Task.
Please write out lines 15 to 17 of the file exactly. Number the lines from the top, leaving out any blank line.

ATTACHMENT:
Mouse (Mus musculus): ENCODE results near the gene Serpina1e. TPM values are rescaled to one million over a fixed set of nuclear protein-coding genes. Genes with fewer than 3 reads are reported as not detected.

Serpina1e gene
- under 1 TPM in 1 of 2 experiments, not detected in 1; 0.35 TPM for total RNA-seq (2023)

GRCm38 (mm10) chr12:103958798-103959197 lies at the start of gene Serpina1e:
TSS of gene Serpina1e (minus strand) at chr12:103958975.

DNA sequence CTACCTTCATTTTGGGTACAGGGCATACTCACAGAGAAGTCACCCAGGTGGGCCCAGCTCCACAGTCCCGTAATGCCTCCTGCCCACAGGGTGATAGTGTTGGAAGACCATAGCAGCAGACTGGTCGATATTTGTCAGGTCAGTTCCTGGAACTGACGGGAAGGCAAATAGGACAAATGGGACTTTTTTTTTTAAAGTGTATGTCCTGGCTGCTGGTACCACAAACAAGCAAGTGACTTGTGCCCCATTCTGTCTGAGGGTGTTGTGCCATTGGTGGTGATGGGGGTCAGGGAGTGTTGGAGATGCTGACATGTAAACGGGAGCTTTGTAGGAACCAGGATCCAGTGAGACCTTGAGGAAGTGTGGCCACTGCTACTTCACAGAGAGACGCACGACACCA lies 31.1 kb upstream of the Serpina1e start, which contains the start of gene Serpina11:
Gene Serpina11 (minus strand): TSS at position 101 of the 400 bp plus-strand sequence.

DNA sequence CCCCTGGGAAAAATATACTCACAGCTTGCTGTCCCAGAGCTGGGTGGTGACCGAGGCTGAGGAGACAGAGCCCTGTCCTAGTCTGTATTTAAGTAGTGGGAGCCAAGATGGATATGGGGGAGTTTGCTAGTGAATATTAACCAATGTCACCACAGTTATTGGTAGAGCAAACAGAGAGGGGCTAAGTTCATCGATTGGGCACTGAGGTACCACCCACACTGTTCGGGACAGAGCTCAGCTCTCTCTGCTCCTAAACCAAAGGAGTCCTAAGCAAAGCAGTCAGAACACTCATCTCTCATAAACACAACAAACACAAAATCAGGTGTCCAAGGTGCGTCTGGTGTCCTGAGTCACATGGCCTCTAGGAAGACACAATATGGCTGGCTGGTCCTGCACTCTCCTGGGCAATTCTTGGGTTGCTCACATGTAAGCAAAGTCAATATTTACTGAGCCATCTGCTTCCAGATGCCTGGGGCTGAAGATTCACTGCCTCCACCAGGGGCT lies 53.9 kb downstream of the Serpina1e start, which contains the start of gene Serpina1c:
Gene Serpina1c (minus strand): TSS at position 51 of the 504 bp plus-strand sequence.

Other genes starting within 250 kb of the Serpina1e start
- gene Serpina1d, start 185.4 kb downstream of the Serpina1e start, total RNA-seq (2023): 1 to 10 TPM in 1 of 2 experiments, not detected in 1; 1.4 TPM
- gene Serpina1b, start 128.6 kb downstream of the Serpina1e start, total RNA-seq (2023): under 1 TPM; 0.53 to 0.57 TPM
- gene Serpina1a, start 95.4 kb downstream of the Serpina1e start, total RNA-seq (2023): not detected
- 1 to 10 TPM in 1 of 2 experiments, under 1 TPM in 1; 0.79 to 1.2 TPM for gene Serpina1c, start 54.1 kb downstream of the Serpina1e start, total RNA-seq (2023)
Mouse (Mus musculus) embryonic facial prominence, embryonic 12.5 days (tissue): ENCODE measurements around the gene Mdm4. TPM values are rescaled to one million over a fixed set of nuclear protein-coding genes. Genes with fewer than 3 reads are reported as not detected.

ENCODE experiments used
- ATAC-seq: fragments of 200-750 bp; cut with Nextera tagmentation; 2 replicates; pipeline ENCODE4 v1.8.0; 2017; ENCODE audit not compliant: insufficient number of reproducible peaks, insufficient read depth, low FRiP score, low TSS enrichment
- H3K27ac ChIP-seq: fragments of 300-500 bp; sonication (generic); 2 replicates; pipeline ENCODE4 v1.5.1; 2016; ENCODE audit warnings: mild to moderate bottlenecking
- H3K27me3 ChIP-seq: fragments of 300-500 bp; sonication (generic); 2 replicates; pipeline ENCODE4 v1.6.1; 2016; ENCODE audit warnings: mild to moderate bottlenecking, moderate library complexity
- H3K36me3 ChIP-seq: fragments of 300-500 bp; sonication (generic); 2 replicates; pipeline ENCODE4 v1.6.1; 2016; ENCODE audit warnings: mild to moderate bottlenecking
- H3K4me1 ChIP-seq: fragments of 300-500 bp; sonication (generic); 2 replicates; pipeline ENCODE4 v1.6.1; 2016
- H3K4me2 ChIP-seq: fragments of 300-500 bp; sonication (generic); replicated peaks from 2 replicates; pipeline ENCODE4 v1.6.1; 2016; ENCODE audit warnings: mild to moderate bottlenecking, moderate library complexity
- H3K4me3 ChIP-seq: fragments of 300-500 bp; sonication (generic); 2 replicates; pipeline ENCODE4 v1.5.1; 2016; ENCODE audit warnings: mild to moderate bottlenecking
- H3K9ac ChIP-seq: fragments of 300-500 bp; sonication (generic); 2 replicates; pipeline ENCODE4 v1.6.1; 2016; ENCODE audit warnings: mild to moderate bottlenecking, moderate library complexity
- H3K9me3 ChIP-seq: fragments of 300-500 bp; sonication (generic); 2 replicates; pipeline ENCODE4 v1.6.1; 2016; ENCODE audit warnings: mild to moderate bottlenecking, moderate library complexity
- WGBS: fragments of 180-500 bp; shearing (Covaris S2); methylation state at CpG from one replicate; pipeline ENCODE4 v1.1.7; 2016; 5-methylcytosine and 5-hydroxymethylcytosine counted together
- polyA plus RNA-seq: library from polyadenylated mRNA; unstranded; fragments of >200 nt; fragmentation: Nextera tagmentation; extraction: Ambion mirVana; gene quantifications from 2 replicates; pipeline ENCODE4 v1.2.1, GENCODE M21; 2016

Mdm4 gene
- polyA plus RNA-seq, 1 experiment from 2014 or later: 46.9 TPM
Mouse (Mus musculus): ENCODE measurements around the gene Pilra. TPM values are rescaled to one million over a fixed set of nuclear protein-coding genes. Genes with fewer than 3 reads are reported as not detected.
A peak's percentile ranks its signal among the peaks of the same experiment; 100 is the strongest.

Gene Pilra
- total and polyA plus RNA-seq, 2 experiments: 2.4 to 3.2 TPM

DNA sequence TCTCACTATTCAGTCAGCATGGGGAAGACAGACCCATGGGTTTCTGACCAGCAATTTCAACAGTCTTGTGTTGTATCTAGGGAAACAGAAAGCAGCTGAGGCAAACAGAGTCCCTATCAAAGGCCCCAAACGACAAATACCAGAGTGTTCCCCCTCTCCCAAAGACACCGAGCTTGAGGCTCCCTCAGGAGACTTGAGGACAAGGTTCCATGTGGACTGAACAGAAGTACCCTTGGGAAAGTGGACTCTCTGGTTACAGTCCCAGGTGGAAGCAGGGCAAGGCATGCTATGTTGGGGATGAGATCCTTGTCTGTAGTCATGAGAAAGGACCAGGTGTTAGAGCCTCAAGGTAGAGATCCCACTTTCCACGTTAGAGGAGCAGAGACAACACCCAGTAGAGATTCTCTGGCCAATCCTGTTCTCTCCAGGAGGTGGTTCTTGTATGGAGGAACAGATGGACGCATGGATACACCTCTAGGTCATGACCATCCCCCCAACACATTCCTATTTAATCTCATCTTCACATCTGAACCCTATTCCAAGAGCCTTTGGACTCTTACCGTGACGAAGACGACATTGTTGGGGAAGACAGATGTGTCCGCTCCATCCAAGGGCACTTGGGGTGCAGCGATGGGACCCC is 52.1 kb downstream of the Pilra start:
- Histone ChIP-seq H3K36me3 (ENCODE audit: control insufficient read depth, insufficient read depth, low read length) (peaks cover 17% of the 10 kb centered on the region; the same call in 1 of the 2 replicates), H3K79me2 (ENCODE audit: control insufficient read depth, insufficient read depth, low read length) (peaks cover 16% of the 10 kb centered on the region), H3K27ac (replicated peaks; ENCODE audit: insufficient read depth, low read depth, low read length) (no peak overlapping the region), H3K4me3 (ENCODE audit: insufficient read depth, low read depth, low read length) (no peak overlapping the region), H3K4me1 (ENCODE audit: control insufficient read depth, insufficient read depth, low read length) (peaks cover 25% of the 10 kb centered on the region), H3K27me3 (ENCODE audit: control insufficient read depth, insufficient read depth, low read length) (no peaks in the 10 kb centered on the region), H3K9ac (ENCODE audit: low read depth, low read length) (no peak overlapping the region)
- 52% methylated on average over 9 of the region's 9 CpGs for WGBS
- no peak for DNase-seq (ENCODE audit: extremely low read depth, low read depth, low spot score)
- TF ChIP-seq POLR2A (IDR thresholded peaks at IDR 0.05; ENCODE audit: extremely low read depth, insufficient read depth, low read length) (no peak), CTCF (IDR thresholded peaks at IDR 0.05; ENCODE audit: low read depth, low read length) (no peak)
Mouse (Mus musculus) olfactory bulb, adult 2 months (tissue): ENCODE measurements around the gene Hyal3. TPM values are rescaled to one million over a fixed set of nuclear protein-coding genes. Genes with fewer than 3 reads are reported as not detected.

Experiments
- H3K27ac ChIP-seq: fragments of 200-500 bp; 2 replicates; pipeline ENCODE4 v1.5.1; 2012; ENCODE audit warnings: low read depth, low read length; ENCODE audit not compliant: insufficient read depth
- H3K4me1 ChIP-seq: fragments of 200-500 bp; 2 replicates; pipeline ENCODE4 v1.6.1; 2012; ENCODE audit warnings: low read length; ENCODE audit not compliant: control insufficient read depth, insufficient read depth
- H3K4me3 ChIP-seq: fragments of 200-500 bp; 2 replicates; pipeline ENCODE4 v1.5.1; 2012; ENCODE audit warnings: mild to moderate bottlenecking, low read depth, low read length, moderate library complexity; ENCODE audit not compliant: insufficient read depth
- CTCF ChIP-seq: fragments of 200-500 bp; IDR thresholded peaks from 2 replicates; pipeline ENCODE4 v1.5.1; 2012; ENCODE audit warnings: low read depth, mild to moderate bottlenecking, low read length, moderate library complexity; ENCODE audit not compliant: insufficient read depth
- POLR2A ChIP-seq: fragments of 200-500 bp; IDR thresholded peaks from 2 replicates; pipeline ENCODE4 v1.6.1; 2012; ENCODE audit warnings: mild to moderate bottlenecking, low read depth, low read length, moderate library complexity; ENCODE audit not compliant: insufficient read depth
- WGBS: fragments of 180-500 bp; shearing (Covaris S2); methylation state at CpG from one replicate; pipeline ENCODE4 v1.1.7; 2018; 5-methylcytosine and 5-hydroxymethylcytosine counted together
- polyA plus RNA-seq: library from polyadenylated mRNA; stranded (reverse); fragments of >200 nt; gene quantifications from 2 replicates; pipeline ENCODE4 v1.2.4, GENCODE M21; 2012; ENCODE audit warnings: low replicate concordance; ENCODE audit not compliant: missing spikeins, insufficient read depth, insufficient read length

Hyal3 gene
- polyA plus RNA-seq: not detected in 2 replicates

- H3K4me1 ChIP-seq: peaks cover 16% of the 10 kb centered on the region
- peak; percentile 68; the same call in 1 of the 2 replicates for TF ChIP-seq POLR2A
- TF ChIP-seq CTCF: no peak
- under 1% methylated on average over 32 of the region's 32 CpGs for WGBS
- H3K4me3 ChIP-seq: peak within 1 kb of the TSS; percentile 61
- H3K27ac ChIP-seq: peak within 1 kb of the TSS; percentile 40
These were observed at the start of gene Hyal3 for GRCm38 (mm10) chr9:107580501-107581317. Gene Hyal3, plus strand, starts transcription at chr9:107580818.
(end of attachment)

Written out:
Mouse (Mus musculus) embryonic facial prominence, embryonic 12.5 days (tissue): ENCODE measurements around the gene Mdm4. TPM values are rescaled to one million over a fixed set of nuclear protein-coding genes. Genes with fewer than 3 reads are reported as not detected.

ENCODE experiments used
- ATAC-seq: fragments of 200-750 bp; cut with Nextera tagmentation; 2 replicates; pipeline ENCODE4 v1.8.0; 2017; ENCODE audit not compliant: insufficient number of reproducible peaks, insufficient read depth, low FRiP score, low TSS enrichment